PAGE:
Finding the right toy for your tot

In Baby’s early months, she may have been content to stay on her playmat, batting at dangling toys and fixating on blinking lights. Now that she is older, and that mat has been tucked away in a closet, you may be wondering how to transition into more age-appropriate toys that will keep her engaged.

What makes a good toy?

According to the American Academy of Pediatrics, the best toys for Baby are those that are age and developmentally appropriate, and will promote learning and growth in all areas of development. Most toys come labeled with the age they’re recommended for, which can help guide purchases.

Some toys that will keep your toddler entertained while also putting her mind to work include:
  • Play kitchens: Toddlers love to imitate, and a play kitchen is a great toy to spark some imagination. Whether you’re looking for a basic design or something more extravagant, there are many models on the market to choose from. Adding some pots and pans along with a plate of plastic food will allow her to have a blast mimicking you as she “prepares” a meal – maybe even while you’re doing the same thing in the kitchen.
  • Mess-free art: Do you have a tot who’s into crafting, but thinks your entire home is a canvas? Look into some “tidy” alternatives, such as markers or stampers that only make their mark on the paper that’s included. This will allow Baby to find her inner Picasso without forcing you to find cleaning products to get the color off the walls.
  • Puzzles: Nothing makes a toddler feel more proud than solving a problem, and puzzles are a great way to get their minds working to reach that success. Wooden puzzles can be easier for toddlers to manipulate than cardboard, and some even come with sounds to cheer your kiddo on as she matches the right piece. In addition to encouraging problem-solving, puzzles also help with a toddler’s hand-eye coordination, as she will soon learn that the pieces need to fit correctly in their spots to complete the puzzle.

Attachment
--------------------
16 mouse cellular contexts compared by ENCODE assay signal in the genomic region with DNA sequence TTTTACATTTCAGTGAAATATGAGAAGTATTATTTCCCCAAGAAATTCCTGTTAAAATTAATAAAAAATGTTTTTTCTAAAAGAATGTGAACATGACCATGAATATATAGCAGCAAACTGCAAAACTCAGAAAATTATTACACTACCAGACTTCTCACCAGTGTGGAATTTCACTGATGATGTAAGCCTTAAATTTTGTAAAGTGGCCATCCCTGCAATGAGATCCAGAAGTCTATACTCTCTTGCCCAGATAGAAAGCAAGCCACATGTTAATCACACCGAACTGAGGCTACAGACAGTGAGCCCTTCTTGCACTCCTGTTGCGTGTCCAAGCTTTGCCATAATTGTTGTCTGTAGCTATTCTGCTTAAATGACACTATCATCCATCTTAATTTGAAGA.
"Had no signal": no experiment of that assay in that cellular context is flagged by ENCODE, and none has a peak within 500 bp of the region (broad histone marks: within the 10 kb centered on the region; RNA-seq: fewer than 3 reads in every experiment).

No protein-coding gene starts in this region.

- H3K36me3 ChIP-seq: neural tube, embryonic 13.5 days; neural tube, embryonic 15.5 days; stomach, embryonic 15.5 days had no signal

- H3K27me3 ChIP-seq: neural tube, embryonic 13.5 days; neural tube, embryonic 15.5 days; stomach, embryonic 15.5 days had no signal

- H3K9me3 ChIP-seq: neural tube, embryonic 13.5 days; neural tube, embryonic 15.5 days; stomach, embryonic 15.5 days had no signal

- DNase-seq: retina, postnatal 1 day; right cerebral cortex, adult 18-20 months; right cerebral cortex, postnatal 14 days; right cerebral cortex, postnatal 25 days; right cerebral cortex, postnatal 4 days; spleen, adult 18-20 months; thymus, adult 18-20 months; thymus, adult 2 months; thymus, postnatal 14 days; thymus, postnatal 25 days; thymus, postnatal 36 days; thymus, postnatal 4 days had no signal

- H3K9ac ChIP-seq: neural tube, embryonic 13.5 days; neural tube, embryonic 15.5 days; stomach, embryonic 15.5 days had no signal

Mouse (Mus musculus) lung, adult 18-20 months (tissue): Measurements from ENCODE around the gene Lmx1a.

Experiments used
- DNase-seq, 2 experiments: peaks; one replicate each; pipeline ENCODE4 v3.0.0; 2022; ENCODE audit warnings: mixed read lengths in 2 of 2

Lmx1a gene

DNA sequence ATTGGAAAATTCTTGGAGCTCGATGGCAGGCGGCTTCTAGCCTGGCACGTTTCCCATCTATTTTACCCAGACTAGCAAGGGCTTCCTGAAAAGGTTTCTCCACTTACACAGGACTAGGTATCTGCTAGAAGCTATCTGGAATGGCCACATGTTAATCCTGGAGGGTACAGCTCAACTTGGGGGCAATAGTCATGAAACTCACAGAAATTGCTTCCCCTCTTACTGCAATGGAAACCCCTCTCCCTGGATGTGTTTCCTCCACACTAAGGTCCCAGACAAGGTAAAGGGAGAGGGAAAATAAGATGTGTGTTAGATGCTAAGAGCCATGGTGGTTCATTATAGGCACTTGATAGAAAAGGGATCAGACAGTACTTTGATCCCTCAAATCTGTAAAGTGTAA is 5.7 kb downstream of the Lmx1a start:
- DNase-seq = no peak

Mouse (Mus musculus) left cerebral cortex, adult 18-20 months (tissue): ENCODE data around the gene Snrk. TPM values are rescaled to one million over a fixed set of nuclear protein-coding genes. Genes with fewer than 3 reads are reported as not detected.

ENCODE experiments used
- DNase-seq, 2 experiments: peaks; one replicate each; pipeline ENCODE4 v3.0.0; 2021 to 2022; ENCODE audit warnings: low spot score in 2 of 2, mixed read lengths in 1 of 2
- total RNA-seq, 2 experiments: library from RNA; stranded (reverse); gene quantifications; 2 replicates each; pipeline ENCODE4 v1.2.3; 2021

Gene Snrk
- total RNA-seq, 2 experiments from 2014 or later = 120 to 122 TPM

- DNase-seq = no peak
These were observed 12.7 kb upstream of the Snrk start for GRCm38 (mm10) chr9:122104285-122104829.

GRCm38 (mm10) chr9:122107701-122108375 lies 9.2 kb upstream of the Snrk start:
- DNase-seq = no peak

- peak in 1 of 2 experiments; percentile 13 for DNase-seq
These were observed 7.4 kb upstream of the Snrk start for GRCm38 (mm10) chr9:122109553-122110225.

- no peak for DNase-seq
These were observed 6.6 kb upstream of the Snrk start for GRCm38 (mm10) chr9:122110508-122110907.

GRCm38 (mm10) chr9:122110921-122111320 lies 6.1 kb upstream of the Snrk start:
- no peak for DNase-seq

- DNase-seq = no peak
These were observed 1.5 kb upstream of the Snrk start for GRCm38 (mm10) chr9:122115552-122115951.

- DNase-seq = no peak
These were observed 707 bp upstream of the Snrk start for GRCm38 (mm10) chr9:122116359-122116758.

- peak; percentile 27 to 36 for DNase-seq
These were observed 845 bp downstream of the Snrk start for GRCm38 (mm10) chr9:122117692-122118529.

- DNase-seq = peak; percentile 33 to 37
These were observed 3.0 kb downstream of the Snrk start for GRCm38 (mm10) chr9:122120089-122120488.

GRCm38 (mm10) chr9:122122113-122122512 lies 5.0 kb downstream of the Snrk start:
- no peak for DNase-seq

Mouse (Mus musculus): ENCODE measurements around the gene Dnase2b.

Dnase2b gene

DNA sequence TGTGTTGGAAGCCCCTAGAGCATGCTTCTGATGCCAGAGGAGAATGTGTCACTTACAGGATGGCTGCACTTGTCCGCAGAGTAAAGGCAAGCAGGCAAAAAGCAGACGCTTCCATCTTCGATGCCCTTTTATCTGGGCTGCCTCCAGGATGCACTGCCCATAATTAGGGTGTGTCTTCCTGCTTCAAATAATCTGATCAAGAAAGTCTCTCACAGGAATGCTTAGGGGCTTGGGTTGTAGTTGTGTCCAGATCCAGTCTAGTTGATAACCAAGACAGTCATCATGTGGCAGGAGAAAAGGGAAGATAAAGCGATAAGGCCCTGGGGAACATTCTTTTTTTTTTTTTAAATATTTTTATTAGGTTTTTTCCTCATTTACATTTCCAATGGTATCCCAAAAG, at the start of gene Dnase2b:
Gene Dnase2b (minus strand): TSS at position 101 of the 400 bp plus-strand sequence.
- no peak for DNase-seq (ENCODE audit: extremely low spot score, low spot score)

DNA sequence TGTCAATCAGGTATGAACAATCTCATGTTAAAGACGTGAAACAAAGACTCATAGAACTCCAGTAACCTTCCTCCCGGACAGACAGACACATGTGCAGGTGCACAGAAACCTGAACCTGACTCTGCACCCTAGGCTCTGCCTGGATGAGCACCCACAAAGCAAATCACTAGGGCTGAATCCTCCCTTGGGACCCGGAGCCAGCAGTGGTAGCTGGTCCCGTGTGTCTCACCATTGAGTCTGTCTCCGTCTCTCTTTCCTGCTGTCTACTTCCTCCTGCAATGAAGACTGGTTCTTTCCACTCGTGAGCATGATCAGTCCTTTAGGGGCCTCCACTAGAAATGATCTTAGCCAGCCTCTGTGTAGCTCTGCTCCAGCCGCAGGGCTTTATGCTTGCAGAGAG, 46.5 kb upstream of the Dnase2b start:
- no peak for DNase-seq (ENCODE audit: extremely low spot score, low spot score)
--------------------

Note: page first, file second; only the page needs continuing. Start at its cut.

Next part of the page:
• Picture books: Sure, Baby has a little ways to go before she can truly read a book, but that doesn’t mean you shouldn’t start stocking her shelves. Look for picture books with bright images of early words. Bond with Baby by letting her sit on your lap, and by asking her to find the “ball” or “sun” on the page. This will help promote her developing vocabulary, and she may surprise you by identifying objects you weren’t aware she knew!
  • Active play: While educational toys are always a great bet for a toddler, it’s also important to remember the benefits of physical activity. Toys like ride-on vehicles, climbers, and slides are great choices for a toddler who craves action. Keeping active is essential to promote good health in your toddler, and burning off that energy will also help wear her out for bedtime. Remember, since her busy mind is always at work, rest will be vitally important to help her learn.

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